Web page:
Face to face with the rack of wrapping paper options, the comedy of the situation set in. We considered, knowing we might well be looking at several days or more of a gift-wrapped bedroom door until maintenance was able to secure a replacement. "Pick your three favorites," I said, figuring we'd have some overlap in our choices. Without hesitating, Terence reached down and grabbed a roll from the Characters Kids Love section: Bert and Ernie on a bright blue background. The thought of having to stare down a pair of muppets every day and night as penance for my stupidity made me smile. "Though I guess this would be more fitting," he said, tapping a roll scripted with Happy Birthday! over and over in a loopy cursive font.

"Is that supposed to be funny?" I asked, rhetorically and with no malice. I'd been hoping there would be something in a solid light green, to match the frosted glass we were going to cover. But the plainest choices were various wedding papers: off white, lightly embossed - Rite Aid's classiest wrap. We ended up choosing a striped silver pattern which offered the most square footage. We hadn't thought to measure first.

Back at home, the glass was pinging and splitting, though still hanging snugly in the door's wooden frame. Terence unrolled the paper, draping it from the top down, while I tore off strips of masking tape. When we were finished, we stepped back to admire our handiwork. I remembered once pranking a hallmate in college with a gift-wrapped door. I wondered whether I had any ribbon laying around, to complete the look. 

That was Monday night. Neither of us has submitted a work order to the leasing office yet.  

Tuesday evening, I was sitting in the tub when Terence came into the bathroom to keep me company. It was dark except for the light of the office building next door, which crept in invasively, stopping just inches from my body. "What do you think the difference is, between couples that make it and ones that don't?"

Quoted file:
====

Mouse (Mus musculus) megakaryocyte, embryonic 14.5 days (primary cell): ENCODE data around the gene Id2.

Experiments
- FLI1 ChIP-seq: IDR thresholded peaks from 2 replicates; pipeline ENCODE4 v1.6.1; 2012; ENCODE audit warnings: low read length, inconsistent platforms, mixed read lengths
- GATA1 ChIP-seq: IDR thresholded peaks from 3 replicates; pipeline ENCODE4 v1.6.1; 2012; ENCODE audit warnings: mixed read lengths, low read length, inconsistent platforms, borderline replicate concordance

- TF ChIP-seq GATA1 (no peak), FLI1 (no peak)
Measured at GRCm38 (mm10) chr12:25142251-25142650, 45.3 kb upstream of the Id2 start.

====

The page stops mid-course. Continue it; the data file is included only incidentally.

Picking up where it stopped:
He sighed. "Well, what do you mean, 'make it'? What constitutes making it?"

"I don't know," I confessed, because I didn't. "Ten years?" He didn't have an answer at first, and we just sat quietly in the dark. Then he did have an answer. Something about connection, and always being able to get back to a place of mutual respect and love.

There's a metaphor he came up with a few months ago, about our relationship being like a table that we can pile things on - good and bad - but that remains a sturdy constant underneath it all. "As long as we always have our table when we clear everything else off," he'll say, "we're good. Our table is really strong. It's really fucking strong." He talked about the table that night, in the bathroom. And I talked about how sometimes I get so angry, so unbearably angry, that I flip the table and everything precious that it holds. (Well, I didn't say that exactly, because honestly he's much better at the table metaphor than I am - but that was the gist of what I was saying. Owning my awful, ugly anger.)

"Yeah, but what happens after that?" he prodded, and I knew the answer he wanted, which is the true one, and which I said. 

"I apologize."

"Exactly." And he went on to say that doing so made it right, or made it better, or showed I was making an effort, or something generous and forgiving along those lines.

"Do you think I could just stop it?" I asked. "Like, stop being angry, ever? Just stop right now and never be that way again?" (I was speaking very softly by this point, because I was trying not to cry.) He put his forehead against mine and said yes, he bet I could - but that it's okay to be angry. That we're human and we have strong emotions and things happen. And I thought of our gift-wrapped bedroom door and how unnecessary those particular emotions were, and I felt very, very grateful that he saw it that way. 

And then my boyfriend - who sometimes bears the brunt of a temper I don't talk much about but that sits inside me like a hungry animal - stopped making excuses for me and climbed into the water, even though I like it much hotter than he does.

And that is what happened in the days following my birthday.